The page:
Groovy and its bugs

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Groovy and its bugs

hans_d
Administrator
Using Groovy for real projects means one is still an early adopter.  
The installbase is growing immensely but the usage of Groovy for  
larger projects is right now still rather small. The likelihood to  
run into severe bugs is high. If people decide which language to  
choose this is definitely a very important issue. Therefore I think  
it is crucial how the Groovy team reacts to critical bugs. For me it  
is perfectly OK to be in the role of an early adopter. I have spend a  
significant amount of my time for bug evaluation and reporting in the  
last couple of months, even if the bugs I have discovered were not  
relevant for my project. That has been my way to contribute to the  
health of Groovy. But early adopters need the trust that if they hit  
upon a critical bug, the Groovy team will make dealing with such bugs  
the HIGHEST priority. This is my understanding  
of best practices. I definitely are going to handle it that way for  
Gradle.  Others of my favorite projects behave exactly this way.  
Immediately dealing with critical bugs means not necessary fixing  
them. It means first of all evaluating them and then either discuss  
whether they are really critical and whether there are workarounds.  
But of course if possible fixing them. Some bugs involve deeper  
changes which can't be done immediately but then this should be  
communicated soon.

I have reported a critical bug 10 days ago. If someone uses  
metaprogramming for Scripts, Closures don't work properly within  
them. For a language where a major use case are DSL's this is VERY  
critical in my opinion. Jim had a look at it and said he made my  
attached test case work for him, but unfortunately I can't reproduce  
it. The bug is still not assigned. For my release this is a complete  
blocker. I'm pretty frustrated. Of course I could start to fix it  
myself. Considering the steep learning curve of Groovys  
metaprogramming implementation this looks not very efficient.

- Hans



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Re: Groovy and its bugs

hans_d
Administrator
Uups, that was the wrong list :)

- Hans

On Mar 8, 2008, at 8:52 AM, Hans Dockter wrote:

Using Groovy for real projects means one is still an early adopter. The installbase is growing immensely but the usage of Groovy for larger projects is right now still rather small. The likelihood to run into severe bugs is high. If people decide which language to choose this is definitely a very important issue. Therefore I think it is crucial how the Groovy team reacts to critical bugs. For me it is perfectly OK to be in the role of an early adopter. I have spend a significant amount of my time for bug evaluation and reporting in the last couple of months, even if the bugs I have discovered were not relevant for my project. That has been my way to contribute to the health of Groovy. But early adopters need the trust that if they hit upon a critical bug, the Groovy team will make dealing with such bugs the HIGHEST priority. This is my understanding of best practices. I definitely are going to handle it that way for Gradle.  Others of my favorite projects behave exactly this way. Immediately dealing with critical bugs means not necessary fixing them. It means first of all evaluating them and then either discuss whether they are really critical and whether there are workarounds. But of course if possible fixing them. Some bugs involve deeper changes which can't be done immediately but then this should be communicated soon.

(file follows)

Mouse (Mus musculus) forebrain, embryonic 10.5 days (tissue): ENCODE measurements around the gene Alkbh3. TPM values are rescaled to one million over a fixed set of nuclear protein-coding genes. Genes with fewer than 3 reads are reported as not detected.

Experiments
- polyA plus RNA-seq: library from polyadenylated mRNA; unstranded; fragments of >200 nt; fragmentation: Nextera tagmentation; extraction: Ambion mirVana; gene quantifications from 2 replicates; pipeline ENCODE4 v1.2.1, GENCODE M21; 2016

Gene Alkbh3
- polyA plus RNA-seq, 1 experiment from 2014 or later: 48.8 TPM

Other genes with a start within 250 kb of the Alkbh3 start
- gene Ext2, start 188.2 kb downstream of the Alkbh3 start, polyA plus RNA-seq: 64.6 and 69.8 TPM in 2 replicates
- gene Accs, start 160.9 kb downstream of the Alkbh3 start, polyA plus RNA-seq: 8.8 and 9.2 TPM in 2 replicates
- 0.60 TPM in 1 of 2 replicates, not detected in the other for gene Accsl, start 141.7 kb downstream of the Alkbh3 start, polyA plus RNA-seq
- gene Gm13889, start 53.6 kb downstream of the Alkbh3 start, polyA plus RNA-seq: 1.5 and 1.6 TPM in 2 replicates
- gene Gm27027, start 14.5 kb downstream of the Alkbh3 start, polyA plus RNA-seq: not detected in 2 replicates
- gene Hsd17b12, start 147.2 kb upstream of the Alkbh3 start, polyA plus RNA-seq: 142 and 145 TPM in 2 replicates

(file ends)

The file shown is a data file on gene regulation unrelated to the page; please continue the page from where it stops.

I have reported a critical bug 10 days ago. If someone uses metaprogramming for Scripts, Closures don't work properly within them. For a language where a major use case are DSL's this is VERY critical in my opinion. Jim had a look at it and said he made my attached test case work for him, but unfortunately I can't reproduce it. The bug is still not assigned. For my release this is a complete blocker. I'm pretty frustrated. Of course I could start to fix it myself. Considering the steep learning curve of Groovys metaprogramming implementation this looks not very efficient.


- Hans